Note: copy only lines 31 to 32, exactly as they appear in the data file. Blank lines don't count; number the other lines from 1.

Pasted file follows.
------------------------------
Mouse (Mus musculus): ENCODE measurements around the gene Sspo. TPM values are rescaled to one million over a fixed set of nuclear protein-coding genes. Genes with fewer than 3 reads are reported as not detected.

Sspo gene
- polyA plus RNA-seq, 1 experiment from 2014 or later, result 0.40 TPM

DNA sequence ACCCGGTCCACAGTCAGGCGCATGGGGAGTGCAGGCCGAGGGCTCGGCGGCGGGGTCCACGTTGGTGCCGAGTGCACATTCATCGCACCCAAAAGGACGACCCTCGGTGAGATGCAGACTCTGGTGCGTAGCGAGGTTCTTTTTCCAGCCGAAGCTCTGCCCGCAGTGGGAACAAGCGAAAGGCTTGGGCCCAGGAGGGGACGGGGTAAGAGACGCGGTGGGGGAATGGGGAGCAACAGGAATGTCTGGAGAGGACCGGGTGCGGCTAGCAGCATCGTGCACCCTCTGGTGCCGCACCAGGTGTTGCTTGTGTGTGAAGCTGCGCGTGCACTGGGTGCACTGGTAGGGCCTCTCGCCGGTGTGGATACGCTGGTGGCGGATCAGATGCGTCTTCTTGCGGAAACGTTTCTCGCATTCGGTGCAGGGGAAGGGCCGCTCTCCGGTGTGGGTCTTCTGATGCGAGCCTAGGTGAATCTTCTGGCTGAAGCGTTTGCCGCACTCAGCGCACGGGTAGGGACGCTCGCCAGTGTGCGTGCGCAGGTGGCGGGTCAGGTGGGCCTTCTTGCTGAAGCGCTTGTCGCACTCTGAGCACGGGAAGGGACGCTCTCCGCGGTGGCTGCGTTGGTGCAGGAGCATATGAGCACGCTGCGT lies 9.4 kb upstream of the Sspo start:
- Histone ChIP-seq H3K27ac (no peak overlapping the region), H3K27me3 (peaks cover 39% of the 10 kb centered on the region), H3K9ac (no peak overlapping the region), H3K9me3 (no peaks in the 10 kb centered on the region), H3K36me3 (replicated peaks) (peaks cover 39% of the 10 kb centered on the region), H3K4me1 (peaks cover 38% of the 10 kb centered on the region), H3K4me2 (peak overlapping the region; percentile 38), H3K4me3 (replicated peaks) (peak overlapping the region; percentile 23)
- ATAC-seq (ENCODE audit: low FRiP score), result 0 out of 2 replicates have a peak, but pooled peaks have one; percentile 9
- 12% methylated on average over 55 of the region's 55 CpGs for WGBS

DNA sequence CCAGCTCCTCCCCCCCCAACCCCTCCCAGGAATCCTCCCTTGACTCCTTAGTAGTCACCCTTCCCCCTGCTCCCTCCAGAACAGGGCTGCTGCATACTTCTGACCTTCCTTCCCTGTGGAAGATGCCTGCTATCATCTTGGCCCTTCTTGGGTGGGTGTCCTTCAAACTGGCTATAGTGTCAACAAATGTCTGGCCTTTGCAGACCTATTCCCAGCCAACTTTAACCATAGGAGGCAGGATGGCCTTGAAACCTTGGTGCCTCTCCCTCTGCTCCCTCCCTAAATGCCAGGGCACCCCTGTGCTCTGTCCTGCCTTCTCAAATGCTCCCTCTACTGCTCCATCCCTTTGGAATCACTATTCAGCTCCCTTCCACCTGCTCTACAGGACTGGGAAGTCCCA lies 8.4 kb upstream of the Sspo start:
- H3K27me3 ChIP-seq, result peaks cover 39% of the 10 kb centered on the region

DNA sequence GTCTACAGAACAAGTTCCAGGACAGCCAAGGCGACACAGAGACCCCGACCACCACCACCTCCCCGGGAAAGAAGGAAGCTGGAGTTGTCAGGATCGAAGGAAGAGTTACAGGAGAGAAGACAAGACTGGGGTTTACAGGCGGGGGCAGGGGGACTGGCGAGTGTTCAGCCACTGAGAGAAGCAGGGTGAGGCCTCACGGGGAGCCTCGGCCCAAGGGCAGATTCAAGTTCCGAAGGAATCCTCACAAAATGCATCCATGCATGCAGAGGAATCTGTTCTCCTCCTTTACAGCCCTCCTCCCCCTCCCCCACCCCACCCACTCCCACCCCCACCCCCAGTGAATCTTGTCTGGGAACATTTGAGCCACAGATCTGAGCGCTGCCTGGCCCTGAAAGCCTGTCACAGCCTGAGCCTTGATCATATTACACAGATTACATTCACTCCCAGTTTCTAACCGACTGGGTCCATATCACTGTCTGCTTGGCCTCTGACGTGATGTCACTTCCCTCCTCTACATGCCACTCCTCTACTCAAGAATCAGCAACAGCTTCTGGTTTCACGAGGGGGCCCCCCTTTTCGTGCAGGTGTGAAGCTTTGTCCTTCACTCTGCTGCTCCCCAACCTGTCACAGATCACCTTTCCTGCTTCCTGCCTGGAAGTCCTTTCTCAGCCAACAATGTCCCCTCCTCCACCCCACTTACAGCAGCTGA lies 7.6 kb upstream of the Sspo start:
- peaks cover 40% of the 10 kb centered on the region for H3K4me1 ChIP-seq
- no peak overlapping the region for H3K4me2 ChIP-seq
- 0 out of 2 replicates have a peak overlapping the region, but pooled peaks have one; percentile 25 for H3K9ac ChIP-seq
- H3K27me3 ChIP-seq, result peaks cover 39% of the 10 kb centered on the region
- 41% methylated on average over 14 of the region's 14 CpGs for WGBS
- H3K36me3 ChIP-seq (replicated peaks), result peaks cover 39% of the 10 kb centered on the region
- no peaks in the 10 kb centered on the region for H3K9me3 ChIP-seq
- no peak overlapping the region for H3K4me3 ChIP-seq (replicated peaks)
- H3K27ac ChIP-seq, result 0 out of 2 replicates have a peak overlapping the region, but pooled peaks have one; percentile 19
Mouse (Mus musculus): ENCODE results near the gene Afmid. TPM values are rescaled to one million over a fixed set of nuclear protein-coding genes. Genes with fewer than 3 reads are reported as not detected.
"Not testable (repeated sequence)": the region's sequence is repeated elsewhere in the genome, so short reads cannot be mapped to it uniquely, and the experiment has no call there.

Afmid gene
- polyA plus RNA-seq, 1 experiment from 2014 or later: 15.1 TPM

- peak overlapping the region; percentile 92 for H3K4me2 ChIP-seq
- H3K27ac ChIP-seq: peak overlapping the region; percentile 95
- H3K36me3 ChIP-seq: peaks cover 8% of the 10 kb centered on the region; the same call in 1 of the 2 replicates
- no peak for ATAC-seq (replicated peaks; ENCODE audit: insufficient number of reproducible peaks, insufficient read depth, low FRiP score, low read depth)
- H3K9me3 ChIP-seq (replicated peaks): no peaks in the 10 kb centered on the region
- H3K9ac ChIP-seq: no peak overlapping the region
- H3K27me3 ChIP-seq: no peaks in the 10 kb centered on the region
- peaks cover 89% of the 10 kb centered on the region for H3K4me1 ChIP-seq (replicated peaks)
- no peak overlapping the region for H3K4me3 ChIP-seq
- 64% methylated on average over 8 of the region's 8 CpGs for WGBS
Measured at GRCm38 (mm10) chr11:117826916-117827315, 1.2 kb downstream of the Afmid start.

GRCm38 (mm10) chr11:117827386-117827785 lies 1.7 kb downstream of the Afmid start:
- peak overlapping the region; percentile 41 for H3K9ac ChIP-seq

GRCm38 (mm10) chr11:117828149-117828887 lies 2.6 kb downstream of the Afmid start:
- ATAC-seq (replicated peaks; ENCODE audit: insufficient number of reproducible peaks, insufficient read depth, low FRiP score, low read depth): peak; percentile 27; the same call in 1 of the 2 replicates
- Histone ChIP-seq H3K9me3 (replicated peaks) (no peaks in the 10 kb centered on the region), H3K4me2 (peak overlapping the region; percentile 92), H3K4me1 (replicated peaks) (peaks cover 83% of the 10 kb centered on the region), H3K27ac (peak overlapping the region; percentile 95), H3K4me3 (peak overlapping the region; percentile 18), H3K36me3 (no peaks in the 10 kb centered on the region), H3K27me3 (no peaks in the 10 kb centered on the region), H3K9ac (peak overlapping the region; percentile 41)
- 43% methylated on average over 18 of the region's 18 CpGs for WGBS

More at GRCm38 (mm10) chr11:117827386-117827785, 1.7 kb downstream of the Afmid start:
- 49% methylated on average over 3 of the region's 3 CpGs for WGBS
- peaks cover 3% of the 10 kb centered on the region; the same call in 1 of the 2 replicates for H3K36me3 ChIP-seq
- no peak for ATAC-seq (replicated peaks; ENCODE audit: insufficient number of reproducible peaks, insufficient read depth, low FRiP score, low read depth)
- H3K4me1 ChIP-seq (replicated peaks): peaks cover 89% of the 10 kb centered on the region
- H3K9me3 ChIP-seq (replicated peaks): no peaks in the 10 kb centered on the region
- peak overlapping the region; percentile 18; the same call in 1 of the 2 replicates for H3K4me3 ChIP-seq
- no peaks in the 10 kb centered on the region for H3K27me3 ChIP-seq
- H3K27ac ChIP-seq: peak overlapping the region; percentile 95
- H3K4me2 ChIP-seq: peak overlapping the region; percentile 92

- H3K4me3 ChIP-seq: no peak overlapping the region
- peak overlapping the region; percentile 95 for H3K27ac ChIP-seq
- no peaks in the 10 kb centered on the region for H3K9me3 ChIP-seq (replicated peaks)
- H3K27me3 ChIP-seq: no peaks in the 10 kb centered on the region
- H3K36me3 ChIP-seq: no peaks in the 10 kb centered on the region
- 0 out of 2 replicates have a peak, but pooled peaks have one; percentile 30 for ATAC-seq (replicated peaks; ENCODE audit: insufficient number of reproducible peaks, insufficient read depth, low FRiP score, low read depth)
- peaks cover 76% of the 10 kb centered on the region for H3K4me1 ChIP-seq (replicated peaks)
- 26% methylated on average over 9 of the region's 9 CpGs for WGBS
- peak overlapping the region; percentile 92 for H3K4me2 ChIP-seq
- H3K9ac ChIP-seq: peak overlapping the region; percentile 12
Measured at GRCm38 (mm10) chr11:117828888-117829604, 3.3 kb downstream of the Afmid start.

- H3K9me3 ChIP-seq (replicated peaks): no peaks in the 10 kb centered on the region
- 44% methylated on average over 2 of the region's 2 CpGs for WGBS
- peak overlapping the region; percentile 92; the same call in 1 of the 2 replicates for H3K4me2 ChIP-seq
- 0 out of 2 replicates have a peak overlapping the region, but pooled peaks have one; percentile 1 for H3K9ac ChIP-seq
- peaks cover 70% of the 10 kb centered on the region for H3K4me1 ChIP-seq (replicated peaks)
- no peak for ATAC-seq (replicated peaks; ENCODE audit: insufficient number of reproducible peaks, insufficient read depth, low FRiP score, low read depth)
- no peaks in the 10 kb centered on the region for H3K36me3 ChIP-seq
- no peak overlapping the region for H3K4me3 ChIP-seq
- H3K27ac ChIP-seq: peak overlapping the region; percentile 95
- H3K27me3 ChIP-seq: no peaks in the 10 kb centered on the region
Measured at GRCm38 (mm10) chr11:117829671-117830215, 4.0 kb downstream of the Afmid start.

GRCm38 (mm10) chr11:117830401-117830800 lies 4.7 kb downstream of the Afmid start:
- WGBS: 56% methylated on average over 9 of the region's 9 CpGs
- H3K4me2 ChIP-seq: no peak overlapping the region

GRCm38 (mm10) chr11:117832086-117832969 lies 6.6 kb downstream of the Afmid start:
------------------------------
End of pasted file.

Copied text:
- peaks cover 89% of the 10 kb centered on the region for H3K4me1 ChIP-seq (replicated peaks)
- no peak overlapping the region for H3K4me3 ChIP-seq